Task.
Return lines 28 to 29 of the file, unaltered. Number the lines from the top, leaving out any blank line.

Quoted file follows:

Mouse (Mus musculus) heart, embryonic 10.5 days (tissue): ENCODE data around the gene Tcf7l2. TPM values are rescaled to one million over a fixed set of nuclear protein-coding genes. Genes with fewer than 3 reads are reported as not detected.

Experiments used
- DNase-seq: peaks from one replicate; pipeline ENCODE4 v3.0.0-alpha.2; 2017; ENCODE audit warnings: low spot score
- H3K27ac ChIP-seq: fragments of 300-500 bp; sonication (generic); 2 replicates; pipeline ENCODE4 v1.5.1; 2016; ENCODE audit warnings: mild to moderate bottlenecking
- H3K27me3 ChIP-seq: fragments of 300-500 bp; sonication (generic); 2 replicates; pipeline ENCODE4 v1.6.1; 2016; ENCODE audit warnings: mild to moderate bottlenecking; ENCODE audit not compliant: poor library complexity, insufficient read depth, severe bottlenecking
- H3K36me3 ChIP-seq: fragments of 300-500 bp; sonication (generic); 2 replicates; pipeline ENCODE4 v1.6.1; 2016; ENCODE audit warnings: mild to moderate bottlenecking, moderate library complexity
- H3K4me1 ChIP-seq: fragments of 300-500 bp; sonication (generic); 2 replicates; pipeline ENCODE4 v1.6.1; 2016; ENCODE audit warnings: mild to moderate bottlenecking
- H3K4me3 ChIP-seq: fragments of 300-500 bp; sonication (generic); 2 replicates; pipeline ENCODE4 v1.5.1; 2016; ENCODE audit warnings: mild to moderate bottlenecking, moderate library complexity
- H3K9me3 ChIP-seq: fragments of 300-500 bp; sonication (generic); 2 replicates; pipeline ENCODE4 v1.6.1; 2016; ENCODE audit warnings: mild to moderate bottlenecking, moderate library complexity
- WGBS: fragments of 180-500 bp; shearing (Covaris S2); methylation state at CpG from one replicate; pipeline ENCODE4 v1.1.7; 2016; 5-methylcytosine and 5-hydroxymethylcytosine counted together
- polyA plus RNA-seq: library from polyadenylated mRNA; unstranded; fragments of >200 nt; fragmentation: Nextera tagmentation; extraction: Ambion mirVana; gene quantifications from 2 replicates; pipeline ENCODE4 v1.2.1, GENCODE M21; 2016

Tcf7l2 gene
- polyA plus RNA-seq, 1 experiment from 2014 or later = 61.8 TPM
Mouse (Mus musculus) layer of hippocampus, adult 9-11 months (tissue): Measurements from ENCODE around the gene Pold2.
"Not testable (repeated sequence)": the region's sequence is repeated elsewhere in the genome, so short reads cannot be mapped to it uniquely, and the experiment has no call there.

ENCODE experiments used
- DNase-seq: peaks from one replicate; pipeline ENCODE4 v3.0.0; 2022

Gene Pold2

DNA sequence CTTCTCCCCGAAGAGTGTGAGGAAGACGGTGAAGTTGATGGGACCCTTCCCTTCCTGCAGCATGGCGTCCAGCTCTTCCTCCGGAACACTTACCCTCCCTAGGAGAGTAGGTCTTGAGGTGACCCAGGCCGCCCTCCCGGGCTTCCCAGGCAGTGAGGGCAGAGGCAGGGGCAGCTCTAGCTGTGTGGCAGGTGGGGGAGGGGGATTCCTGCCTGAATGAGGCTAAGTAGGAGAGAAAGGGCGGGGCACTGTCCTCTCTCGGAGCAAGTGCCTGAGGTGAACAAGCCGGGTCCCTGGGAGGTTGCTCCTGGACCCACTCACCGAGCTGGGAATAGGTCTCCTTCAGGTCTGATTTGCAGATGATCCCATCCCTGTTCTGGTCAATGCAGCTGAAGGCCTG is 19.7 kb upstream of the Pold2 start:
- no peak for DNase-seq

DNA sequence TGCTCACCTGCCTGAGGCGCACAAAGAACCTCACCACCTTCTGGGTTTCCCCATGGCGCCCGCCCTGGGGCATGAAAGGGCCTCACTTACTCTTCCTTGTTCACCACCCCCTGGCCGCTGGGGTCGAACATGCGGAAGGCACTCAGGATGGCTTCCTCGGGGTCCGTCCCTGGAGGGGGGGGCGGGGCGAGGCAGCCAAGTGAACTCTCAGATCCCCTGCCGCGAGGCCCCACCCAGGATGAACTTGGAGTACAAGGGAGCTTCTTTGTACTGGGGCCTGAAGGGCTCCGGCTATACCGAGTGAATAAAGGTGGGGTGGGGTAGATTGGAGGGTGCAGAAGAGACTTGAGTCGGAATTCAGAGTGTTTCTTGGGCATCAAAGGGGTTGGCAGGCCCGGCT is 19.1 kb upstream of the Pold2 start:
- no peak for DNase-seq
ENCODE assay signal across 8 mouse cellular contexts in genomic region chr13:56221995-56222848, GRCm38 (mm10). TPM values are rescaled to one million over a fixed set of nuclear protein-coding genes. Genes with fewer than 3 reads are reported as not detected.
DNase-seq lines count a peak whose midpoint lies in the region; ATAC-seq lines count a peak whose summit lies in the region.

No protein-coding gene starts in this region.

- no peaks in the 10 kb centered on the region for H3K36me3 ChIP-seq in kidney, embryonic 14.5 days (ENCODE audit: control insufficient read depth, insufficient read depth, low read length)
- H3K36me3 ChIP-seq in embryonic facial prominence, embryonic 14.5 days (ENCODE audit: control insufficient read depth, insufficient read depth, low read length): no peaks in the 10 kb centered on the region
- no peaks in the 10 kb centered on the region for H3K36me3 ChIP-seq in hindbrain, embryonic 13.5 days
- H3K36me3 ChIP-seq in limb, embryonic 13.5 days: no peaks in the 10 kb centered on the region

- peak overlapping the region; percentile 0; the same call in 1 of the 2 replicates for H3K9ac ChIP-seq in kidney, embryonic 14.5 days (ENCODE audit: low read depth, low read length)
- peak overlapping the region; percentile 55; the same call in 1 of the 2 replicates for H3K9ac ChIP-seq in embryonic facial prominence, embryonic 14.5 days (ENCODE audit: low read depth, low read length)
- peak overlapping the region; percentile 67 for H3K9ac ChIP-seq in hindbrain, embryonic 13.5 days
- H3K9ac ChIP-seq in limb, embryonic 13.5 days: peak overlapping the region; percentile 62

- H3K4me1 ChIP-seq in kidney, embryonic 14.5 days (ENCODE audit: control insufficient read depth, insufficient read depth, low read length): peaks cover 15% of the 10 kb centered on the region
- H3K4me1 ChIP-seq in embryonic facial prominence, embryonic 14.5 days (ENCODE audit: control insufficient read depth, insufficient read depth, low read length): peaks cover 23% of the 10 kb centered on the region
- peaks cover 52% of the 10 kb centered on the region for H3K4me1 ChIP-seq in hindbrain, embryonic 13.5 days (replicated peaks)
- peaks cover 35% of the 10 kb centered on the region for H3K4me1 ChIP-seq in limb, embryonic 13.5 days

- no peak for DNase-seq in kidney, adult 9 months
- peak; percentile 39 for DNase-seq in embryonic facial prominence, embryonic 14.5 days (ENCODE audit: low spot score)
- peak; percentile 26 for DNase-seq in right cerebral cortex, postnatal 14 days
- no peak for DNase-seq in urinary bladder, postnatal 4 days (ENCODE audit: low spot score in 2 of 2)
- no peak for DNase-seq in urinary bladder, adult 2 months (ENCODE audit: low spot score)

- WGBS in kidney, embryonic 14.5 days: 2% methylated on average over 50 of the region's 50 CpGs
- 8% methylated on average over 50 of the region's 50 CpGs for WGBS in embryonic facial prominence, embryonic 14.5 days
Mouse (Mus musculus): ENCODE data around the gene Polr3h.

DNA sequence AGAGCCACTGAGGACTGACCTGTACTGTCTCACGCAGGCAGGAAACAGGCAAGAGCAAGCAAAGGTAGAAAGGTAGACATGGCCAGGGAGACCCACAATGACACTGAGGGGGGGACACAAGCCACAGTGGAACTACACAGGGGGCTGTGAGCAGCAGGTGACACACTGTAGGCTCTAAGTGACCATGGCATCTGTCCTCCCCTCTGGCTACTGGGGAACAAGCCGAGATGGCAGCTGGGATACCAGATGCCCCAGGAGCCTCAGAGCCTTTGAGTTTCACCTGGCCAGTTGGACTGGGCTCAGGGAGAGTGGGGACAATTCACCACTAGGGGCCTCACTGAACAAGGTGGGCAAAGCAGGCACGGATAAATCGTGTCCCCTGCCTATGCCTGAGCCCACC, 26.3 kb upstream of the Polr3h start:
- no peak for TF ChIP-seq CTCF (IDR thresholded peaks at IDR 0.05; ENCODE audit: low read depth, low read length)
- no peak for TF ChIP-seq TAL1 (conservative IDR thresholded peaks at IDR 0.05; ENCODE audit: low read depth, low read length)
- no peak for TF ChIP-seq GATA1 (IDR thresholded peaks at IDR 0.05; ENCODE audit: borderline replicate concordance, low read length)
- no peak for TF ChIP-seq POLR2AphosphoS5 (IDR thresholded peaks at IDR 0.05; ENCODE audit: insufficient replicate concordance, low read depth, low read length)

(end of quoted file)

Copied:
- no peaks in the 10 kb centered on the region for H3K36me3 ChIP-seq in hindbrain, embryonic 13.5 days
- H3K36me3 ChIP-seq in limb, embryonic 13.5 days: no peaks in the 10 kb centered on the region